Although in the past they were called “Auca” (meaning “barbarians” or “savages” in Quechua), today they are referred to as “Huao” or “Wao,” which translates as “people” or “human.”
The ancestral territory of the Huaroani people is located about 100 miles east of Quito in an area of approximately 30,000 square kilometers. This group has lived there for hundreds of years in perfect communion with their environment.
Traditionally known as being skilled hunters and courageous warriors, members of the indigenous nationality have a close and deep spiritual relationship with the jungle, which they consider their home.
In the worldview of the Huaos, there is a difference between the physical and the spiritual, because the spirits are present on earth among people. They therefore consider the jungle a safe place where they’re protected from spells and attacks, while the outside world is full of threats – as you will see when you travel to Ecuador.
In this jungle — which their home and their world —they reign supreme. But they do so in a respectful and sustainable way, which has allowed the conservation of the jungle around them for centuries.
For the Huaorani, each animal has a spirit; therefore, each form of wildlife is respected as an equal, taking advantage of them only survival. Although hunting is the basis of this group’s existence, no Huaroani kills an animal for fun or “out of tradition.” In fact, to compensate for the offense of hunting, the darts they use are blessed by shamans in a ritual.
Legend says that the Huaorani descended from the union of a jaguar and an eagle, which is why they never hunt these animals. But nor do they kill snakes, as this brings bad omens. They limit themselves to hunting monkeys, birds and bore-like peccaries.
They maintain this same relationship of respect with plants, especially trees. In the jungle, the Huaorani find everything they need to live healthily and harmoniously. Therefore, it’s said that the jungle is a kind of natural pharmacy for them. The botanical knowledge of this indigenous people is extensive and has been passed down from generation to generation. Plants provide them their medicines, as well as their hallucinogens and poisons for hunting, while they use the bones of certain animal species to make their spears and blowpipes, and others for use in ceremonial purposes. Originally a nomadic group, the Huaorani now live in sedentary communities that base their subsistence on activities tied to hunting, fishing and gathering fruit from their orchards. They live in extended families under one roof (a maloca or “longhouse”), in which these families are organized around an elderly person, who is considered the wisest.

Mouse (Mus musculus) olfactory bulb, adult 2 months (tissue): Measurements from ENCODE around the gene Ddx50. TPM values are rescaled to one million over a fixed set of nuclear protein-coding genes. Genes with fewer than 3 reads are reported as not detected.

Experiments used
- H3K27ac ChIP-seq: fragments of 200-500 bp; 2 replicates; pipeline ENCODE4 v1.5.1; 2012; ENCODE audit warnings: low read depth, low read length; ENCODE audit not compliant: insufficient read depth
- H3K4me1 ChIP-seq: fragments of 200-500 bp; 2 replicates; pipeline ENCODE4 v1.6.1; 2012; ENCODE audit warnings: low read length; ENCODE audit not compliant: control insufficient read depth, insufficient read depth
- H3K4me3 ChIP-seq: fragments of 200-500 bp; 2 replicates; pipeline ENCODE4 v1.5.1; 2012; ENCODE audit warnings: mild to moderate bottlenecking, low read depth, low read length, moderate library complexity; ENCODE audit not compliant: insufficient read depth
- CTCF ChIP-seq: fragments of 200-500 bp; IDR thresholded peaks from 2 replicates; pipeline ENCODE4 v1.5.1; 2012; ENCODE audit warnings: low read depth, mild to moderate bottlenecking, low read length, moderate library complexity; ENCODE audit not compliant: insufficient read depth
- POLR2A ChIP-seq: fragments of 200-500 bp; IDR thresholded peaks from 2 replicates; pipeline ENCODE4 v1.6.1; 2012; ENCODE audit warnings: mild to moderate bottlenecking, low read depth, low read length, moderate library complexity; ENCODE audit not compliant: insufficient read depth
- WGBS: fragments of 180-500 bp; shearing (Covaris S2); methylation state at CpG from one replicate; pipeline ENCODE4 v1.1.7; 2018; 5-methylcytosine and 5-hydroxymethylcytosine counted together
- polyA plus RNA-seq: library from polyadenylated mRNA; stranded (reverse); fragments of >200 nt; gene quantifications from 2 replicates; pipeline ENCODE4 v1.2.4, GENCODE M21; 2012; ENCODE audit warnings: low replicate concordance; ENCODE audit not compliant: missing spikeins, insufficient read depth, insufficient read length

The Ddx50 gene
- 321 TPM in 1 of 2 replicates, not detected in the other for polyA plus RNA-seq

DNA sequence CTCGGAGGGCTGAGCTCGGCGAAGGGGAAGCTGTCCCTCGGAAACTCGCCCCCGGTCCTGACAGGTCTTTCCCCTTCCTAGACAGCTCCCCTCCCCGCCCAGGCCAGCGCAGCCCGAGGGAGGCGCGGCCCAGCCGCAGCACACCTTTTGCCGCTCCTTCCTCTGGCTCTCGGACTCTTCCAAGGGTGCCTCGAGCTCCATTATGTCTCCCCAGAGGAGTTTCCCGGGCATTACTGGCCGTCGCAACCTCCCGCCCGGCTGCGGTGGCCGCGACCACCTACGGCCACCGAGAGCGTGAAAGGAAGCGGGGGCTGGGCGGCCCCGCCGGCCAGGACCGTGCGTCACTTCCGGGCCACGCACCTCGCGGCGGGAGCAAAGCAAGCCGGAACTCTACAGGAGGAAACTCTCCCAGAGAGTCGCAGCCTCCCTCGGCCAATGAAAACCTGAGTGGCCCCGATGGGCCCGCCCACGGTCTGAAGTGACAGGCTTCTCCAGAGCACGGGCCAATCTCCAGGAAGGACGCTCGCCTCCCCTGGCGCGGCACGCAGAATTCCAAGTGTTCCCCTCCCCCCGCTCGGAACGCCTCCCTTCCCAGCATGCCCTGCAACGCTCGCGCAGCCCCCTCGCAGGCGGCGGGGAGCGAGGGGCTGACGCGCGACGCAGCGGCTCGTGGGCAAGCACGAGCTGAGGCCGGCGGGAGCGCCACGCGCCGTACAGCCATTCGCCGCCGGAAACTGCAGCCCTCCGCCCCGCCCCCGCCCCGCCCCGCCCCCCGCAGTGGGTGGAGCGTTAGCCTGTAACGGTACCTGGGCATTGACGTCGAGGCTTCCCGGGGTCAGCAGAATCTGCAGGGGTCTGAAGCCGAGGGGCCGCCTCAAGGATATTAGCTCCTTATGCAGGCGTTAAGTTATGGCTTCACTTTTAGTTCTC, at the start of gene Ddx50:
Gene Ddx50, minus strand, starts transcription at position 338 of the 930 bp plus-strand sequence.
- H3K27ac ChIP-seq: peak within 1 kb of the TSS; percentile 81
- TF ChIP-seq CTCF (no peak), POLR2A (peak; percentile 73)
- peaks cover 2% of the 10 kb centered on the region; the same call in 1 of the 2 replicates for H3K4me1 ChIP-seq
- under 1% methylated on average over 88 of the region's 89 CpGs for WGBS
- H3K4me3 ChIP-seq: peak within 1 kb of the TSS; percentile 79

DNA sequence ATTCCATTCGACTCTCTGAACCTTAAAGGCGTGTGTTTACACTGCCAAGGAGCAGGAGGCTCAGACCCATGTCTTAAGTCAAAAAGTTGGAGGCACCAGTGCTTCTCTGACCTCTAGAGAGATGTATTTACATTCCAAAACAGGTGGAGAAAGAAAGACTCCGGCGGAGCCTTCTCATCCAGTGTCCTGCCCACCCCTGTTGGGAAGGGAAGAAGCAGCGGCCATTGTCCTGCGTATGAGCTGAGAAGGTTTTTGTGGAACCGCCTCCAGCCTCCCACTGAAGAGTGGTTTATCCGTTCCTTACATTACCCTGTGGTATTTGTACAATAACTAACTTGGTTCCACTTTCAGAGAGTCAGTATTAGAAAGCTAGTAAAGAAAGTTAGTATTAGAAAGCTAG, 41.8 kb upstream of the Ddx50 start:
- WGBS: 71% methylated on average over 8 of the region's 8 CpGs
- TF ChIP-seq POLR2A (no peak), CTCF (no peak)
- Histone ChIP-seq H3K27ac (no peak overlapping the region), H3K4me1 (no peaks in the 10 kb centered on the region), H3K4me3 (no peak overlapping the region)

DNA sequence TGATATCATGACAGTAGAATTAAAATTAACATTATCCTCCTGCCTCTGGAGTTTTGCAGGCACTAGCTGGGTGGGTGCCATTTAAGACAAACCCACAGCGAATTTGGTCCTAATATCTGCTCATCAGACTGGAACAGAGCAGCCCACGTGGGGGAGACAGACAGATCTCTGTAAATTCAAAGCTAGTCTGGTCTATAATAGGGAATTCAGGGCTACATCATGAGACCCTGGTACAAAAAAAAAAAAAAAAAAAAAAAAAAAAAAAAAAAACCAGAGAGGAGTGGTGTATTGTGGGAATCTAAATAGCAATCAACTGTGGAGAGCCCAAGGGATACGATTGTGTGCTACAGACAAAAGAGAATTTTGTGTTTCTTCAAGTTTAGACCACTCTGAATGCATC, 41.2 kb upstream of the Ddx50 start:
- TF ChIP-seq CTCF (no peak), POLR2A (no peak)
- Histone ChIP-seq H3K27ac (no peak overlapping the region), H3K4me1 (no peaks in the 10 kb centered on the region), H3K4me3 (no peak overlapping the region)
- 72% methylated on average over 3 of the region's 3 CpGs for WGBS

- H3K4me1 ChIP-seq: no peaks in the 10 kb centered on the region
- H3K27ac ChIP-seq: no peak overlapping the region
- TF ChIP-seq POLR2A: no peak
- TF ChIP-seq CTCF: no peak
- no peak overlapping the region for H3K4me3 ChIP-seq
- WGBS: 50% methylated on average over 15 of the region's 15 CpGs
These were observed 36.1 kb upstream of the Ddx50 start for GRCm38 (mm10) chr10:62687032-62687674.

Their day-to-day lives, their everyday activities, the Huaorani fiestas in which men and women celebrate life by singing and dancing for days, are all amazing experiences.
If you are considering travel to Ecuador, Surtek offers you the chance to see and experience this way of life up close and to be part of it for a few days. At the Huaorani Eco-lodge, visitors stay in five cabins — all built in the traditional thatched-roof style —in the Quehueri'ono community, located within the Yasuni National Park.